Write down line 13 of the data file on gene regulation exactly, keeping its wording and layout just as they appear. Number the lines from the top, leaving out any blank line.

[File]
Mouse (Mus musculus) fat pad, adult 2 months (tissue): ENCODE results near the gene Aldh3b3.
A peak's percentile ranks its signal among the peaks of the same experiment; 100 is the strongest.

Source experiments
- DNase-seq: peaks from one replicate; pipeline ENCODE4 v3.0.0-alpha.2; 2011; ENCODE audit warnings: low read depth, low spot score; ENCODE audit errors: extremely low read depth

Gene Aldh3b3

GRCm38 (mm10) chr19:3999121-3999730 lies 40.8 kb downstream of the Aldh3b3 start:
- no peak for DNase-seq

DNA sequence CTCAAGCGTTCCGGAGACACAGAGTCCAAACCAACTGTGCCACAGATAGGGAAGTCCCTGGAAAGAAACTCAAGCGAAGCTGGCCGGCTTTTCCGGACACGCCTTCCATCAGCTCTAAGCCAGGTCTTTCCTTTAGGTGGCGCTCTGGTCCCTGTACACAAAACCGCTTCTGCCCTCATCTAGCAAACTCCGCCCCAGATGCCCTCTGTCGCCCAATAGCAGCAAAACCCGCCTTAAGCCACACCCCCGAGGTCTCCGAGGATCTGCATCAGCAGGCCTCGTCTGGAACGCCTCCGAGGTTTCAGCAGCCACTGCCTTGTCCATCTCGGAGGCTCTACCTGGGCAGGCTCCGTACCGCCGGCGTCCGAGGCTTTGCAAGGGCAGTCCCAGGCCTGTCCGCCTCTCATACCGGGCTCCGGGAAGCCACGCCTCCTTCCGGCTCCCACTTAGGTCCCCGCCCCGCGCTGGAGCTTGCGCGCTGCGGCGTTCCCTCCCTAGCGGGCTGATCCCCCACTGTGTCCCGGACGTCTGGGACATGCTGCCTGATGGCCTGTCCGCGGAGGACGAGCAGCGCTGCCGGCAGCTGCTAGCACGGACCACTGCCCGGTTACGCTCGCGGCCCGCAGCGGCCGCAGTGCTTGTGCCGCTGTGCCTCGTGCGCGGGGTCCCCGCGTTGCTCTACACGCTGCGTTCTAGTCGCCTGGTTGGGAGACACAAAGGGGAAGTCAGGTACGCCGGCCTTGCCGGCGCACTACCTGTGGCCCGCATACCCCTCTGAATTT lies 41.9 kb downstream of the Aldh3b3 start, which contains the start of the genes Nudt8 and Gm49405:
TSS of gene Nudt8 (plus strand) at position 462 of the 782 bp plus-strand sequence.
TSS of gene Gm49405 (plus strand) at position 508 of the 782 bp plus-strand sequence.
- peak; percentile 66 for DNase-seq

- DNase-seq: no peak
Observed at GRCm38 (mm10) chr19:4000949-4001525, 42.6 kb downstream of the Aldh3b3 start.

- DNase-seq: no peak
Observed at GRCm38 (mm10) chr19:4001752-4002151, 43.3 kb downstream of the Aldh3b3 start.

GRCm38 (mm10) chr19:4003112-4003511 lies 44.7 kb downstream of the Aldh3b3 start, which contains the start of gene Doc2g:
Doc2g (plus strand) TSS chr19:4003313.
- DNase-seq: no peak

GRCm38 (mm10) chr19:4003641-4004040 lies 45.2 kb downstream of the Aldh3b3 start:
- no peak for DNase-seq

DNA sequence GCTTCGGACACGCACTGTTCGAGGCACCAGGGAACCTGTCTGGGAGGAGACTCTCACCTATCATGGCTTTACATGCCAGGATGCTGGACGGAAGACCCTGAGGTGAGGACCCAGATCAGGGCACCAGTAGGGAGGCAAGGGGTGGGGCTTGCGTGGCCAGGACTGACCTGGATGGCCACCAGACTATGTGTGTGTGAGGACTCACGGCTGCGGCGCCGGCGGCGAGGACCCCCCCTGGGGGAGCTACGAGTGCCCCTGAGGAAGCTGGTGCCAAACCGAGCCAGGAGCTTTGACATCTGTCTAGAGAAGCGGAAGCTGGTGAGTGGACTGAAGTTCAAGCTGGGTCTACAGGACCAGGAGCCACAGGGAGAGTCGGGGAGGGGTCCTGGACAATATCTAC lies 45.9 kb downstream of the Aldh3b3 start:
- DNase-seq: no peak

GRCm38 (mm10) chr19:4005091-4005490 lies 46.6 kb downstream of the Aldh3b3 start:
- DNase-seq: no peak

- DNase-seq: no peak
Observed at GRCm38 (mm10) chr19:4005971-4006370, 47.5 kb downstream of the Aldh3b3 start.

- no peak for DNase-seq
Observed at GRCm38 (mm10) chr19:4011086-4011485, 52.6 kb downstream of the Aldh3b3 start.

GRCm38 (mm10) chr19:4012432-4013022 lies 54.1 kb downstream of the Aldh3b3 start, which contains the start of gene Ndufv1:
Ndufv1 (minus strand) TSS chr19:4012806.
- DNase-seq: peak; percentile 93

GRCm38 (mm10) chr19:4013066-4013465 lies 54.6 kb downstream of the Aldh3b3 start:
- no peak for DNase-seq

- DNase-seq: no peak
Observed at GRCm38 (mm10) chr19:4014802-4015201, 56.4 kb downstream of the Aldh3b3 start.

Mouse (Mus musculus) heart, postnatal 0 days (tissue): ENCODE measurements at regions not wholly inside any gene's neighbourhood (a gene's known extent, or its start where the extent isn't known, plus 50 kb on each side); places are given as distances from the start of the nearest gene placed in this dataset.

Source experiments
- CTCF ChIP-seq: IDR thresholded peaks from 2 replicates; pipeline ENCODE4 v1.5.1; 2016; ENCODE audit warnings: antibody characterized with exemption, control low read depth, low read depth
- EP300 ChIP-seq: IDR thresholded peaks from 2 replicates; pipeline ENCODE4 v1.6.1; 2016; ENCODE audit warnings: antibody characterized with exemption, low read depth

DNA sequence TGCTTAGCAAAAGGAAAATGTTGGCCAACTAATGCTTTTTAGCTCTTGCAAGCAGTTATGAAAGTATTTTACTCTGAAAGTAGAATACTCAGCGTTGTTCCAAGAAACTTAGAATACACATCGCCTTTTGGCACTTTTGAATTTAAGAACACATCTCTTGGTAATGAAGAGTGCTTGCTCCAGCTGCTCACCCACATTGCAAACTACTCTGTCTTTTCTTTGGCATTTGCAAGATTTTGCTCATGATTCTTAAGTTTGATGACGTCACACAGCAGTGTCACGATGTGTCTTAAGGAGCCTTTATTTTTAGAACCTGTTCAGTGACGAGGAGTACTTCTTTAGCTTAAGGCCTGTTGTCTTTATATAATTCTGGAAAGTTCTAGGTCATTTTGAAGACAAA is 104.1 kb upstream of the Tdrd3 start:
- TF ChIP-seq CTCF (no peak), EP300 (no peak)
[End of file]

Observed at GRCm38 (mm10) chr19:4000949-4001525, 42.6 kb downstream of the Aldh3b3 start.